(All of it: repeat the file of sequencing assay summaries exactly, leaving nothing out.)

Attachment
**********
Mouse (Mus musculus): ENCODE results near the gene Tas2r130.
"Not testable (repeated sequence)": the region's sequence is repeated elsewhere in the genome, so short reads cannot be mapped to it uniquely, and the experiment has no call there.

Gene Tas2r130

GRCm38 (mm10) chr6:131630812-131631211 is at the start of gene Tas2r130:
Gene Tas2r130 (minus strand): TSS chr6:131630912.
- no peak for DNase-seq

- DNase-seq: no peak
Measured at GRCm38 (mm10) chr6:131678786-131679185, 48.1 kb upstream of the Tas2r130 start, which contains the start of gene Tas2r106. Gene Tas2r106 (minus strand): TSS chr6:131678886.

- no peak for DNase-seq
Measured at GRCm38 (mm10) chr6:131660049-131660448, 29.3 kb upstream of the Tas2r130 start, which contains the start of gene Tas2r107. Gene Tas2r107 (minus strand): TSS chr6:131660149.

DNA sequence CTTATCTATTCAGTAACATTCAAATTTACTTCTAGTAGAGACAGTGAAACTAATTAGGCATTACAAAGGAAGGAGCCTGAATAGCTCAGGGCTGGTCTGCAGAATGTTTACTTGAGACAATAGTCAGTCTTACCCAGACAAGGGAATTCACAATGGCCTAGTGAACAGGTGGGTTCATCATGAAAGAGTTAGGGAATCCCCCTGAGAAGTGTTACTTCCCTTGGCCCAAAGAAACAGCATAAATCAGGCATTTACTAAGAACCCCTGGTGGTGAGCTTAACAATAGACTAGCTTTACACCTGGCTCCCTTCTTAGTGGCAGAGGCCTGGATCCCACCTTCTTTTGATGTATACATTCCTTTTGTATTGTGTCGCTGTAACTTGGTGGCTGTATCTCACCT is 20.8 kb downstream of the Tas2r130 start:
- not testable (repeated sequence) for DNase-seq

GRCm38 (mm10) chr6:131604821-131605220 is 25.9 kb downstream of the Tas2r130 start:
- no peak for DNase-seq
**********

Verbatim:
Mouse (Mus musculus): ENCODE results near the gene Tas2r130.
"Not testable (repeated sequence)": the region's sequence is repeated elsewhere in the genome, so short reads cannot be mapped to it uniquely, and the experiment has no call there.

Gene Tas2r130

GRCm38 (mm10) chr6:131630812-131631211 is at the start of gene Tas2r130:
Gene Tas2r130 (minus strand): TSS chr6:131630912.
- no peak for DNase-seq

- DNase-seq: no peak
Measured at GRCm38 (mm10) chr6:131678786-131679185, 48.1 kb upstream of the Tas2r130 start, which contains the start of gene Tas2r106. Gene Tas2r106 (minus strand): TSS chr6:131678886.

- no peak for DNase-seq
Measured at GRCm38 (mm10) chr6:131660049-131660448, 29.3 kb upstream of the Tas2r130 start, which contains the start of gene Tas2r107. Gene Tas2r107 (minus strand): TSS chr6:131660149.

DNA sequence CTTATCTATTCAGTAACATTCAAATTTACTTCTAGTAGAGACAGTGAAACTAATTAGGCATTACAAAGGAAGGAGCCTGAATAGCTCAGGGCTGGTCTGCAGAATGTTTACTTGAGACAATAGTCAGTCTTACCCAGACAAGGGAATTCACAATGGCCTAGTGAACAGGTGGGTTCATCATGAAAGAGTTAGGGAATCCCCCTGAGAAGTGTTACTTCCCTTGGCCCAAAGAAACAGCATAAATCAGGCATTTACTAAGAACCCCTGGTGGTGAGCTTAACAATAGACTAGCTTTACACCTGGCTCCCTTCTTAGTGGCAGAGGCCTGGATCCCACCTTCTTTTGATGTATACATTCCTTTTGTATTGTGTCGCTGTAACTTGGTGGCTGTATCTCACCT is 20.8 kb downstream of the Tas2r130 start:
- not testable (repeated sequence) for DNase-seq

GRCm38 (mm10) chr6:131604821-131605220 is 25.9 kb downstream of the Tas2r130 start:
- no peak for DNase-seq